Sometimes life can be disappointing. Just like when I was a child and that longed-for present wasn’t in Santa’s sack, my hopes were dashed recently when I was once again not included on the list of the inductees into Canada’s Queer Hall of Fame. Last year saw the first inductees: Pierre Trudeau, swimmer Mark Tewksbury and drag queen Robert Kaiser, known as Joan-E. I don’t know who Joan-E is, but I think Mr. Trudeau – known as Pierre-Me – was also someone who liked to dress up – in his case as someone who pretended to care about Canada, but who actually liked to play games with a country he considered too old-fashioned, too English, too Christian and far too pro-life. So I was rejected again. I can’t say it doesn’t hurt, because it does.
When asked about the ‘tribute’ to his father little Justin Trudeau, who has of course abandoned his drama teaching to become an MP and desperately wants to be Liberal leader and prime minister, opined that his father would have been very proud and honoured -– and then everybody patted themselves on the back and bathed in the comforting thought of how liberal and tolerant they were. Oh to be in Canada now that silliness rules the day.
As ridiculous as the entire enterprise is, it’s not really about homosexuality, fame or even dressing up. It’s about a country that obsesses about celebrating what keeps us apart rather than what binds us together and emphasizing group rather than individual rights. Canada is a tenuous nation at best and what we have done since the days of Trudeau and the Charter is to enshrine and empower the moans and groans of every minority interest group in the country.
Gay people have a right to be gay. Just as Muslim or Jewish people, sports fans or Star Trek devotees or anybody else have a perfect right to be exactly who they are and what they want to be. But their first and most important loyalty should be not to their sexuality, religion or hobby but to their citizenship. This was the case at one time in our history, but no longer.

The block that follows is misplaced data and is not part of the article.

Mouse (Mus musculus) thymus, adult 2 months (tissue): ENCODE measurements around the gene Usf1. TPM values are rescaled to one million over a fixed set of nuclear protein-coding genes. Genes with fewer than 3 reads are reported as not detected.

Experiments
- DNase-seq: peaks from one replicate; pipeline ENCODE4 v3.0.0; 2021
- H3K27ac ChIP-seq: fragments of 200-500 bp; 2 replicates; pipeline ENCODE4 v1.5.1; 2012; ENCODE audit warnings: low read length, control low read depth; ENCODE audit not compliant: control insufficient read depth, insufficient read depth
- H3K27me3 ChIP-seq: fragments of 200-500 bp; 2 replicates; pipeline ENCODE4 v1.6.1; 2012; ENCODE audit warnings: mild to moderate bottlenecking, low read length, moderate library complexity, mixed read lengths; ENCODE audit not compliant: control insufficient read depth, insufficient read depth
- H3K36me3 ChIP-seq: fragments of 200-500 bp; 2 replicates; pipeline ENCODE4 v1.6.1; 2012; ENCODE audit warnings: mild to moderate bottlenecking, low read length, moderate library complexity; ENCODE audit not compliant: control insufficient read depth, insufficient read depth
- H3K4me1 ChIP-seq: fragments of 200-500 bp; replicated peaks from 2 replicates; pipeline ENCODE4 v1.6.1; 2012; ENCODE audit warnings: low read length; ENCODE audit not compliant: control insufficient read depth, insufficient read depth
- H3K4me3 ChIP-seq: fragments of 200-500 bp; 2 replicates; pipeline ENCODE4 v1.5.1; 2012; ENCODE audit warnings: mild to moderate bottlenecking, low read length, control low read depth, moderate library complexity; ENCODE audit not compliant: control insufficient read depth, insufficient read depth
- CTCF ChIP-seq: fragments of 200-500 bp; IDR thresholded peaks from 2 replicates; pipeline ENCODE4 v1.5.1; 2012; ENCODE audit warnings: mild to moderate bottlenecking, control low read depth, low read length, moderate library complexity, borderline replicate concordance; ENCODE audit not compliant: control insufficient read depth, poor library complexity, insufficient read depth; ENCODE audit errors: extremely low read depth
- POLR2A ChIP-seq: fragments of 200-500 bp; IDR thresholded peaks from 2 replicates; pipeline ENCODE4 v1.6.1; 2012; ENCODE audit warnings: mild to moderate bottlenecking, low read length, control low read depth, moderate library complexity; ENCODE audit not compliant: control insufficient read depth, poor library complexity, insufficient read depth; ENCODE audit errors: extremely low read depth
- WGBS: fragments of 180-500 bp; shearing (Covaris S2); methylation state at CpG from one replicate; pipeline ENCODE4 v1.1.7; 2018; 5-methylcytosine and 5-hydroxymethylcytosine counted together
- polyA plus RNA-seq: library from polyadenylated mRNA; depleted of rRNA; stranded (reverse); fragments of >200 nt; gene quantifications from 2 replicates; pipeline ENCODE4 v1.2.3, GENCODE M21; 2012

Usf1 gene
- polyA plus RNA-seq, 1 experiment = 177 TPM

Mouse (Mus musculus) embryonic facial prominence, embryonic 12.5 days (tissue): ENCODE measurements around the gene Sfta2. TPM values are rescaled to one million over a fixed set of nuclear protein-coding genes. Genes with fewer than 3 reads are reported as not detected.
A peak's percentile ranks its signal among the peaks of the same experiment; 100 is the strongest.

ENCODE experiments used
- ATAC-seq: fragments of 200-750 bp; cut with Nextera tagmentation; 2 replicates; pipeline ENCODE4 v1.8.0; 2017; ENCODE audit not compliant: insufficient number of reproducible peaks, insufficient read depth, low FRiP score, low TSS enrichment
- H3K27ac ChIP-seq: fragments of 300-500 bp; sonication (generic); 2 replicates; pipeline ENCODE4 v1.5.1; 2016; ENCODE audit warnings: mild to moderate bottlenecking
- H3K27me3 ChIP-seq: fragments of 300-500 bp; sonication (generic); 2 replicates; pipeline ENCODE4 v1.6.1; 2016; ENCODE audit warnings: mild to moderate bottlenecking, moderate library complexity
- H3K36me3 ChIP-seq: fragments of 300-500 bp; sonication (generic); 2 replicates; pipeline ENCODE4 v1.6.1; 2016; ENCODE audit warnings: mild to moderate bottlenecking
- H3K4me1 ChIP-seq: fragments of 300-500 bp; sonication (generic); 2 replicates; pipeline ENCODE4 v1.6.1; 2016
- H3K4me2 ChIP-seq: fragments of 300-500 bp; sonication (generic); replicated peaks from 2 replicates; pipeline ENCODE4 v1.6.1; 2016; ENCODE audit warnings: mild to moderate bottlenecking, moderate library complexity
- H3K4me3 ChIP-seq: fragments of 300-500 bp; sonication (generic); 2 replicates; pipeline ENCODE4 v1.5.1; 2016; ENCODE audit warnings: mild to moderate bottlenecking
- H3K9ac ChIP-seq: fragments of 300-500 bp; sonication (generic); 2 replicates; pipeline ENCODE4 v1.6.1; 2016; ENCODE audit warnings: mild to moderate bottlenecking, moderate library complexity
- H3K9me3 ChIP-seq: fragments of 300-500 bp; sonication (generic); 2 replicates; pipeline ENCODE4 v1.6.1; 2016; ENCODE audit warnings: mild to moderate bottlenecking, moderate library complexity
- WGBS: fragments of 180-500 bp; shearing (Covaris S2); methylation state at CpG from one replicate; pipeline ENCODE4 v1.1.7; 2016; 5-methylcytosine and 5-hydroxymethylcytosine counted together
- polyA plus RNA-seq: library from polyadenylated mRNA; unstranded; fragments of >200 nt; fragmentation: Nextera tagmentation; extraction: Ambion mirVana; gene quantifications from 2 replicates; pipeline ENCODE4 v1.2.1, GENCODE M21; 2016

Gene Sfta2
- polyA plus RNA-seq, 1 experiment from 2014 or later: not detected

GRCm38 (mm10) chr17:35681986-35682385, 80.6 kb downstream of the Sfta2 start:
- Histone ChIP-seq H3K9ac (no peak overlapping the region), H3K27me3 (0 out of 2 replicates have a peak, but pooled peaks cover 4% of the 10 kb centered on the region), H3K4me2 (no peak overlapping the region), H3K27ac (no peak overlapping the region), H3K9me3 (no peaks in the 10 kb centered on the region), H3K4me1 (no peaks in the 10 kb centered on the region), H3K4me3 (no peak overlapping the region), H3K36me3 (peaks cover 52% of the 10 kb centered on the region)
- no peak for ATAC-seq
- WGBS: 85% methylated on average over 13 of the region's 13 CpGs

The reason so much of this changed under Trudeau was that he governed Canada as an extension of his own social fantasies. To him the country was a political experiment that required the restructuring of a great nation and the fixing of what was not broken. As Canadians we enjoyed freedoms, rights and legal protections and also knew from cultural norms and public education that there were numerous responsibilities and duties essential to living here.
We could be proud of our particular sub-group but were aware that those groups freely existed only because of the greater umbrella of Canada. This sublime and workable ideal was carefully torn apart during twenty years of political and judicial interference. Leading to a society today where we are defined by what offends or supports our various ethnic, sexual and religious causes and not by red and white, the Canadian passport or the authentic history and meaning of Canada .
So instead of, for example, museums of Canada we have museums of civilization or human rights. Instead of halls of fame to great Canadians we have them to great Canadian homosexuals. It’s all so misplaced, disingenuous and damaging. Children leave school knowing almost nothing of our past but certain of which famous people are gay and how minority rights are vital to a thriving democracy. What our young people will not see, of course, is a museum dedicated to the rights of the unborn, the old and the terminally ill or to the dignity of marriage and the family. Nor will they be taught lessons about the reality of abortion and euthanasia or, for that matter, how Christianity and Christian values and virtues formed this country and gave Europe, North America and Australasia the freedom and progress they now take for granted.
We in the pro-life movement do not, in fact, ask for halls of fame or museums, merely for our case to be heard fairly and respectfully. That, however, does not happen. If we are not arrested and assaulted we are mocked and insulted; if we are not defunded and lied about we are fired and told that we have no right to speak our mind. It’s something old man Trudeau seems to have desired and something of which I’m sure most if not all of the organizers of the Queer Hall of Fame would approve. So it looks like I’m never going to make it. Oh well, I rather prefer the hall of famous truth.